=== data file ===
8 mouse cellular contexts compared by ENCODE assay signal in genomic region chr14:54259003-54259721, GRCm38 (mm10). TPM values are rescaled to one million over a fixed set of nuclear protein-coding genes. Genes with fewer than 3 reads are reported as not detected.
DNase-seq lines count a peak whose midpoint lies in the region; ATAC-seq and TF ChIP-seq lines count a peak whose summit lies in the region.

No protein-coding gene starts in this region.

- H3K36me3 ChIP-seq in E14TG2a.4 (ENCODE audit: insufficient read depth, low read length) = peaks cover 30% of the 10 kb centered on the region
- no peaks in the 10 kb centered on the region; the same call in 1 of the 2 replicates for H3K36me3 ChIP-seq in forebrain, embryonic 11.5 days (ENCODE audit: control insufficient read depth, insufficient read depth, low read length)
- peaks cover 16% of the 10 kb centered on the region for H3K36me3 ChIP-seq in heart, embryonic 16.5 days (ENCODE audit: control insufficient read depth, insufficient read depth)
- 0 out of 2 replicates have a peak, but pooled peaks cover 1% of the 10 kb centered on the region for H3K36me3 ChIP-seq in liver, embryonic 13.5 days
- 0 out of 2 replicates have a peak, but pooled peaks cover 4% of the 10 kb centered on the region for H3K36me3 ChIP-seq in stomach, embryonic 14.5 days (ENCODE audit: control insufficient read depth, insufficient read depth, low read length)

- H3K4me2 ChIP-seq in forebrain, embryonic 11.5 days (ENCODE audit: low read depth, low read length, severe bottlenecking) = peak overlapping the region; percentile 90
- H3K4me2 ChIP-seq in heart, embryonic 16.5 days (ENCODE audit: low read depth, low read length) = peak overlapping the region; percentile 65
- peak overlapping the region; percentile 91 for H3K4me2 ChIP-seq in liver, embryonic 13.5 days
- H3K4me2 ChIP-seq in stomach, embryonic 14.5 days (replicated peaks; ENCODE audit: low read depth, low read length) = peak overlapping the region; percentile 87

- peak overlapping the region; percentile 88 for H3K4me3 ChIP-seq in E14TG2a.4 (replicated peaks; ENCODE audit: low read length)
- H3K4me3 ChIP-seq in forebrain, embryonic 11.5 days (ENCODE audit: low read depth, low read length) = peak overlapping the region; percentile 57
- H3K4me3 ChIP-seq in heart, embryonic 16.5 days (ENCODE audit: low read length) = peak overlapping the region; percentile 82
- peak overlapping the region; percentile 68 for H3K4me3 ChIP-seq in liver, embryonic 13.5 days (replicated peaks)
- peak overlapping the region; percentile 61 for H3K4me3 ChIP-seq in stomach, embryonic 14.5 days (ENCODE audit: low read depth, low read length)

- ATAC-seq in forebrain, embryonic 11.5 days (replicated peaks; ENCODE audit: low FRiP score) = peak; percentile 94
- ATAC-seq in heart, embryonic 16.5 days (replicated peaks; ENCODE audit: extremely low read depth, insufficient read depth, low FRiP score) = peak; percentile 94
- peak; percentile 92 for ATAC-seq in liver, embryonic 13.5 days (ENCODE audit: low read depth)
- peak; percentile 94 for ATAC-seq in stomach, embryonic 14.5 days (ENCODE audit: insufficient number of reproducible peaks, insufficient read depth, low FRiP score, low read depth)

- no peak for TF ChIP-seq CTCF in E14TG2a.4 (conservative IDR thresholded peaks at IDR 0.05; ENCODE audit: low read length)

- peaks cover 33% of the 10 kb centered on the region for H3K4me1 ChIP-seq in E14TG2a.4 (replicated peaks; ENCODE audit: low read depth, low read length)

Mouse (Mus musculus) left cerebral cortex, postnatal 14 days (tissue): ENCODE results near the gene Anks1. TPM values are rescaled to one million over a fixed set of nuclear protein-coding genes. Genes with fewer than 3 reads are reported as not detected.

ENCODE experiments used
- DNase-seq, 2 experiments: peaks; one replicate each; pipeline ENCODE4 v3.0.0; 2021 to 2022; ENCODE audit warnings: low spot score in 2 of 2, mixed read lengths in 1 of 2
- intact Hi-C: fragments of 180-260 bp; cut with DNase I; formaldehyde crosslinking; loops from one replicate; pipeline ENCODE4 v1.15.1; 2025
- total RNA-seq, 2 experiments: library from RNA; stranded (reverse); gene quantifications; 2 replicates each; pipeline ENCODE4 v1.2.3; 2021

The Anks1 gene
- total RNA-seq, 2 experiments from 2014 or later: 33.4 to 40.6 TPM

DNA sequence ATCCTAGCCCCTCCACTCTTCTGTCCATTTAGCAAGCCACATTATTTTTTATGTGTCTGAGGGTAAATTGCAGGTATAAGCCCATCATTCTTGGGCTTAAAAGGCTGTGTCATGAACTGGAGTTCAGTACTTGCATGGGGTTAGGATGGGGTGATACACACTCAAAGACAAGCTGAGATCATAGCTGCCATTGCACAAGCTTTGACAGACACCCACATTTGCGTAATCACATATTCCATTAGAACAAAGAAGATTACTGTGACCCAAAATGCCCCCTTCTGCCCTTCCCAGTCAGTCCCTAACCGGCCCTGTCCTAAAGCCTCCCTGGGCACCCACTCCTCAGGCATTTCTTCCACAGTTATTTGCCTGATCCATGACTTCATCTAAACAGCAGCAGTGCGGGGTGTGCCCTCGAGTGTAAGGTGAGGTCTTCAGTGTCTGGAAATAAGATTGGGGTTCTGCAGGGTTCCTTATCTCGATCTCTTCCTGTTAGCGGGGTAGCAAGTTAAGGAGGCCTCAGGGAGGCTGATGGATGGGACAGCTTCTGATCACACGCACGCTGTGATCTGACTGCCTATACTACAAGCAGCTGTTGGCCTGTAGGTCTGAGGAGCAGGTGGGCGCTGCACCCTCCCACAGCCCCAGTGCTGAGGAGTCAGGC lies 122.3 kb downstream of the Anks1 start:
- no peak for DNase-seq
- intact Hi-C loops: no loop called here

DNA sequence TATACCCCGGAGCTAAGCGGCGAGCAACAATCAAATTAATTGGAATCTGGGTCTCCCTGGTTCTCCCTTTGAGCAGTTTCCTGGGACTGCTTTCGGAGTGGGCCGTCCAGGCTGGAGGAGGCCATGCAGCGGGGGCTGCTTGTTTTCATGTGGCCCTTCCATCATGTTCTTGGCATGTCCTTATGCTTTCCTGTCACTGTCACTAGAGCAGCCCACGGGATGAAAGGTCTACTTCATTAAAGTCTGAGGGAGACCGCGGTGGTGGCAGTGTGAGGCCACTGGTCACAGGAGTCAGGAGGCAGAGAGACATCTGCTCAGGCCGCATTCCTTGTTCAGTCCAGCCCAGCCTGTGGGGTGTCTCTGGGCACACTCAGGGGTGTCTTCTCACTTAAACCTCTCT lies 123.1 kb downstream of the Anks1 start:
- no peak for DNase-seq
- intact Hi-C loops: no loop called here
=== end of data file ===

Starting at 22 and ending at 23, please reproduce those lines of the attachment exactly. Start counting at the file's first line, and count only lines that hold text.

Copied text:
- no peak for TF ChIP-seq CTCF in E14TG2a.4 (conservative IDR thresholded peaks at IDR 0.05; ENCODE audit: low read length)

- peaks cover 33% of the 10 kb centered on the region for H3K4me1 ChIP-seq in E14TG2a.4 (replicated peaks; ENCODE audit: low read depth, low read length)